When asked for her Fall/Winter 2018 highlights, she asks for a moment to recollect before she continues: “There is a new Polish designer called Jan Bajtlik we are working with. He created an Animapolis – a science fiction city that belongs to animals. It’s full of colours and you can spend hours watching it. It’s very contemporary. I really loved the designs. It shows we’re not just about carriages and harnesses – I like the mix of young hands and designers, re-editing, and contemporary creations. We’re not a traditional, classic profile, but always tapping into young and unexpected talent. It’s never about redoing what’s been done before.”
And with that, Barret was off again – whizzed back to perfecting that Spring/Summer 2019 show.
Out of Square
Much like the Maison she designs for, Bali Barret shows off her fun side
On her first Carré
When I was a kid, my mother had carrés, but didn’t wear them. She considered scarves too conservative. As every girl would, I watched my mother and what I could borrow or take from her. When I was 12, I took one called Les Clés and I painted the trunk in my room like it – with key motifs in white, black and gold. I basically drew the scarf onto the trunk.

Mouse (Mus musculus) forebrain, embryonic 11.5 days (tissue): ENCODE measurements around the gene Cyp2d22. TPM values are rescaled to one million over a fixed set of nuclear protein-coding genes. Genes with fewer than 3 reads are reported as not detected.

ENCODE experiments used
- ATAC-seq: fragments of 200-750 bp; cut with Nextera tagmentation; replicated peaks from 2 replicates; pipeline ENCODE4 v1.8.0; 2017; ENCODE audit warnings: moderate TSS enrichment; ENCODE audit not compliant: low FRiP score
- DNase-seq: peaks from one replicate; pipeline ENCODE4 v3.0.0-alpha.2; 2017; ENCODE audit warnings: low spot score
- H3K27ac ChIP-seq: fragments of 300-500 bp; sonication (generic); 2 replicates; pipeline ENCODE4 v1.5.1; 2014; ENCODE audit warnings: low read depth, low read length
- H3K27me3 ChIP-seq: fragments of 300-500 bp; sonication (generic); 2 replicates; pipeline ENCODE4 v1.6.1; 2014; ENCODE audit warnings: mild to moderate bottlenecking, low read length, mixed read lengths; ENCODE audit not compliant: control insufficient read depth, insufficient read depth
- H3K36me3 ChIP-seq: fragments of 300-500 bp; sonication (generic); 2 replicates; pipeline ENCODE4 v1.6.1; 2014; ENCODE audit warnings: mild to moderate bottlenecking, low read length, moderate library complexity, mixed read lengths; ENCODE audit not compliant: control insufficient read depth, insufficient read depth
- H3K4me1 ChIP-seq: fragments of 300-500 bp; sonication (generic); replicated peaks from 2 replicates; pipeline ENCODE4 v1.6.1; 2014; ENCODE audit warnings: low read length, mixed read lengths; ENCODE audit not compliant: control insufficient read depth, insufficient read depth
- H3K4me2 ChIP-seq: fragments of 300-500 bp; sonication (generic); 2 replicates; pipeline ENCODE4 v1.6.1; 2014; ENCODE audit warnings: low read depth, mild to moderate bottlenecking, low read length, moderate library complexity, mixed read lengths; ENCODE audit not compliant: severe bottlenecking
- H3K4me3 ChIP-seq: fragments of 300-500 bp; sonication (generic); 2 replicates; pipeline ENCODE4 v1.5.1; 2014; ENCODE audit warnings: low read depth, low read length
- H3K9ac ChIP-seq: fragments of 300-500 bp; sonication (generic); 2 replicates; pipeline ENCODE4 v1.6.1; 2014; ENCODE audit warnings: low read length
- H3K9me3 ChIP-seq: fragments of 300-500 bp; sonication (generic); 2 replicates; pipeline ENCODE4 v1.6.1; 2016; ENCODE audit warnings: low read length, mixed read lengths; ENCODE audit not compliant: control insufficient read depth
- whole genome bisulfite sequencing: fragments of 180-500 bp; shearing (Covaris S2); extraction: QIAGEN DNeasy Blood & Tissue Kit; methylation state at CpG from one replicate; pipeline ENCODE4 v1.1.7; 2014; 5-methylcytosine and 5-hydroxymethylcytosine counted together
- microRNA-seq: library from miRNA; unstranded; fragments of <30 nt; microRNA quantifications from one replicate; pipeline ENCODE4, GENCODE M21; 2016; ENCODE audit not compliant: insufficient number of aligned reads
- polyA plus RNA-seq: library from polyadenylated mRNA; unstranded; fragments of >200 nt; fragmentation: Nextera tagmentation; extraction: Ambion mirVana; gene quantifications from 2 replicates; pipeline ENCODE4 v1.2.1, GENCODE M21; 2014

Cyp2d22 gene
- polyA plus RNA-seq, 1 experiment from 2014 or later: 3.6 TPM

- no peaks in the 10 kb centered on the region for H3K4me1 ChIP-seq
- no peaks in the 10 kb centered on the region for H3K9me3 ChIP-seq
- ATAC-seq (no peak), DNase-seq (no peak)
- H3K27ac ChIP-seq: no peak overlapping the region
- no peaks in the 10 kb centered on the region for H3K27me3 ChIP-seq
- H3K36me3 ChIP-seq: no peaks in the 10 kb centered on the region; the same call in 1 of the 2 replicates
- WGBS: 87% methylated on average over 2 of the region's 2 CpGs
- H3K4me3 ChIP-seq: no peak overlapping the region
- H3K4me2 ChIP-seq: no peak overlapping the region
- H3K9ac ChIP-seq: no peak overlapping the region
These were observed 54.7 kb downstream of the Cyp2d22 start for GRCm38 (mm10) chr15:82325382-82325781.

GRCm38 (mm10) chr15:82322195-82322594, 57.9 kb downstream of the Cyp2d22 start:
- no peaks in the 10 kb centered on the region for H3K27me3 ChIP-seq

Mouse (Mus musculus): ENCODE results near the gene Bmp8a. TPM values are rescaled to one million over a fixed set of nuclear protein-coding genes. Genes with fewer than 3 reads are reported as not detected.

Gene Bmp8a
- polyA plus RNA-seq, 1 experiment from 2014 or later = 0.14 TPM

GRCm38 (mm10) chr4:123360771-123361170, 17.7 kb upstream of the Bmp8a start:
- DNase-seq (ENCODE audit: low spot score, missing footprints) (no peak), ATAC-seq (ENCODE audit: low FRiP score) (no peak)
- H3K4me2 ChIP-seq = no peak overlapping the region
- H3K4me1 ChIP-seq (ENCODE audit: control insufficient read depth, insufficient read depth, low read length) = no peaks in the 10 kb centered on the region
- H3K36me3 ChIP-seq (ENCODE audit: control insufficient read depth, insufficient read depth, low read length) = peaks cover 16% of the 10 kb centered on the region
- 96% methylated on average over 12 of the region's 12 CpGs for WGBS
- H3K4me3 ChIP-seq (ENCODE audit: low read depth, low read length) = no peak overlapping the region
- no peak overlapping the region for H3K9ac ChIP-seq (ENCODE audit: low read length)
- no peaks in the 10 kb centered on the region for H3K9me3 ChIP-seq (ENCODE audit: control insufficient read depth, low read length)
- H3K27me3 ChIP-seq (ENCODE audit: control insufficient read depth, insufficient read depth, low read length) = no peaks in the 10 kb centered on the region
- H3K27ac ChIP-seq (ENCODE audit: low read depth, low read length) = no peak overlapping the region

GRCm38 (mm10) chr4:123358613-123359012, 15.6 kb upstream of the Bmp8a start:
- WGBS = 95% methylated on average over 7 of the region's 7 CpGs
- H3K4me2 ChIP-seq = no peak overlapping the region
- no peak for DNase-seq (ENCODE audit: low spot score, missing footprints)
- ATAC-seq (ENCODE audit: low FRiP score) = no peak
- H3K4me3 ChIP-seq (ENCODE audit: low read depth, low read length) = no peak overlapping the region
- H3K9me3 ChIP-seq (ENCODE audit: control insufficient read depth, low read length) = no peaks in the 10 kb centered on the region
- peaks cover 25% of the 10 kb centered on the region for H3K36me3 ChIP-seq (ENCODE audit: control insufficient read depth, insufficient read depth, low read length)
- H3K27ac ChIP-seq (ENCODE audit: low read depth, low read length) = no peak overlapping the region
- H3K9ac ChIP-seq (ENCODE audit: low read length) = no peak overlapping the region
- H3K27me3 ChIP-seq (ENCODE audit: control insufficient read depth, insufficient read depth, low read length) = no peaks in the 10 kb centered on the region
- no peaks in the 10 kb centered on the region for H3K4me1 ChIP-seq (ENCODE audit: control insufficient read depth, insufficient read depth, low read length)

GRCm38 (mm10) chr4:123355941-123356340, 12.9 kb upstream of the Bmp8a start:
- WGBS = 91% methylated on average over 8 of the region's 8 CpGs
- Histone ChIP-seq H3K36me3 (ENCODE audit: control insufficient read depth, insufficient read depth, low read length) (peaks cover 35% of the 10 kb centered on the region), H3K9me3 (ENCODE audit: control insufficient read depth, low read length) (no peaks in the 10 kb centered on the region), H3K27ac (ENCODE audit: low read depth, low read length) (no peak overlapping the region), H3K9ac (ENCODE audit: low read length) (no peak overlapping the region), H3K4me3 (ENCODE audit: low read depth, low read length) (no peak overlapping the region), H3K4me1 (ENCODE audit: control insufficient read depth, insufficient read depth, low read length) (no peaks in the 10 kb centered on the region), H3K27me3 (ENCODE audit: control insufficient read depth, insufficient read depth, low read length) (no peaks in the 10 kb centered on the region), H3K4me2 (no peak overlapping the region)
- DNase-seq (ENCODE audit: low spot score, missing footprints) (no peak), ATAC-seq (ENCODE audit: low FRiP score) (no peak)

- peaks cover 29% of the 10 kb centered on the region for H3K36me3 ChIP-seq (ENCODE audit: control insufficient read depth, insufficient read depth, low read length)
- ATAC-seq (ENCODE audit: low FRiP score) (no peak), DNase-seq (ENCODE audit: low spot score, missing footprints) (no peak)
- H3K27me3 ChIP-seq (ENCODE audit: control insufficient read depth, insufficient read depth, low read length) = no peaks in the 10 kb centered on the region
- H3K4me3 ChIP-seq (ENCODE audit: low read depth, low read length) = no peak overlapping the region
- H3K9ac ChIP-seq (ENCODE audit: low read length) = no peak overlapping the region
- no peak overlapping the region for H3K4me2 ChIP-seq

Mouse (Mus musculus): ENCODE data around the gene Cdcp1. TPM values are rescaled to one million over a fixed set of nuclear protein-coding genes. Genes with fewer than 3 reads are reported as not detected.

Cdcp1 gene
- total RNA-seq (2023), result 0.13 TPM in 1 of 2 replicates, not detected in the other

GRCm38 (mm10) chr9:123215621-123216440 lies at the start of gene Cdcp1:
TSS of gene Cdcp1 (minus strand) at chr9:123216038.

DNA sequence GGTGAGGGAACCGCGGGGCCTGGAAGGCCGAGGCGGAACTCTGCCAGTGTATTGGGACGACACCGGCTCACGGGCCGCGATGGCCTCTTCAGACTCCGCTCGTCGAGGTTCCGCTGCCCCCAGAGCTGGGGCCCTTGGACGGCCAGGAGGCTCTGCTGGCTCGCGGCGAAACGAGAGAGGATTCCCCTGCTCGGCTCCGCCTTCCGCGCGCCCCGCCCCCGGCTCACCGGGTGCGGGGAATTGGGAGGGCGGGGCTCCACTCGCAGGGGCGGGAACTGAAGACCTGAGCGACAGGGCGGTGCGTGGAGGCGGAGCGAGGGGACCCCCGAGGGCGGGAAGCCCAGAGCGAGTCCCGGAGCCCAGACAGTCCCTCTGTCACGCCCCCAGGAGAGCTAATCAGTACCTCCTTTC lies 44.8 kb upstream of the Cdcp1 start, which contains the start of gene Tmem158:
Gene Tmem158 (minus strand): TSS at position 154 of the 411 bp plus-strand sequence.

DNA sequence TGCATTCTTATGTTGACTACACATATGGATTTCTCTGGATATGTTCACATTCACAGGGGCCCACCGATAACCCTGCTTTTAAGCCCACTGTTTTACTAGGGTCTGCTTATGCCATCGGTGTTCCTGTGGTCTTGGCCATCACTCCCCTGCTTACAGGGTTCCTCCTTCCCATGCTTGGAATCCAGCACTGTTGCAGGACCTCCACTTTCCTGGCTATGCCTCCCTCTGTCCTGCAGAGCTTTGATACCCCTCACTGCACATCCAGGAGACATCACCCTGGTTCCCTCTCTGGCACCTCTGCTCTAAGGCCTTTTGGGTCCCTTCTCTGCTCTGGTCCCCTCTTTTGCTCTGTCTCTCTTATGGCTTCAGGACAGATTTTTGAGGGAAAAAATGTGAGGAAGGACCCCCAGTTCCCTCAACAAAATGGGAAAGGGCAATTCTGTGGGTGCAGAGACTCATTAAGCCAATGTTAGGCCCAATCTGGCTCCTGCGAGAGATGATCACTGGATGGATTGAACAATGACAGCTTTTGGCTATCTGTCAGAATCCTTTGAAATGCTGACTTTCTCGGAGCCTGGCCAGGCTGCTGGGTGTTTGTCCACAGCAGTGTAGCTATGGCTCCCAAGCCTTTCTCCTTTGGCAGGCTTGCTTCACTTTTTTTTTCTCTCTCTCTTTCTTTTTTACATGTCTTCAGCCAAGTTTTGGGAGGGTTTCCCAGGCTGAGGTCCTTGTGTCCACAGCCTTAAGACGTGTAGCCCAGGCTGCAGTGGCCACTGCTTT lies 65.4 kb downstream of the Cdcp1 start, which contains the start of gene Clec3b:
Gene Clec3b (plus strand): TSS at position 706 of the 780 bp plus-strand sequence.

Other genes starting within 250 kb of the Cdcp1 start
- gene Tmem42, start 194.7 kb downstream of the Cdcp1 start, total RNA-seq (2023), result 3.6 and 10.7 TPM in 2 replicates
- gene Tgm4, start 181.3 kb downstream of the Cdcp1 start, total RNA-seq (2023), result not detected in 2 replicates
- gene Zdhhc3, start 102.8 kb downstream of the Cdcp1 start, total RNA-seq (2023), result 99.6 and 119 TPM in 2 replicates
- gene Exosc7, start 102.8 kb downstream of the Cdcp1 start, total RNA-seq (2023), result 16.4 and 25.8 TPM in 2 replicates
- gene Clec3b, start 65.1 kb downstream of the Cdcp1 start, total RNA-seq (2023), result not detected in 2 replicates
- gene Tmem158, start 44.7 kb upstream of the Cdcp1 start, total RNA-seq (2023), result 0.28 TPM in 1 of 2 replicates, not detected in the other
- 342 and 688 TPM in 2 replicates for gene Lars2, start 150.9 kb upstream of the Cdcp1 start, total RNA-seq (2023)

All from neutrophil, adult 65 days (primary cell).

On her personal collection
It is vast. The one thing I can say is that I’m losing scarves a lot. It’s a good idea to follow me. Once I was crossing the street, and my scarf flew away. By the time I realised, it was too late.
On what she loves most about working at Hermès
The freedom of creation. I’m not saying there is no freedom at other companies, but I don’t know if one can experience it so much. We have the mentality that, if the creation is strong, everything will turn out fine. It’s always about what we want to do, how we see things, and what we want to create – and those are the basics of creation. I believe that to be the secret of our success. Creatives can be scary for executives, but we are able to feel and imagine, so we are very lucky. When you are creative, and are asked “why?”, the answer is just “because”. You can’t really justify creativity. It is the opposite of rationality.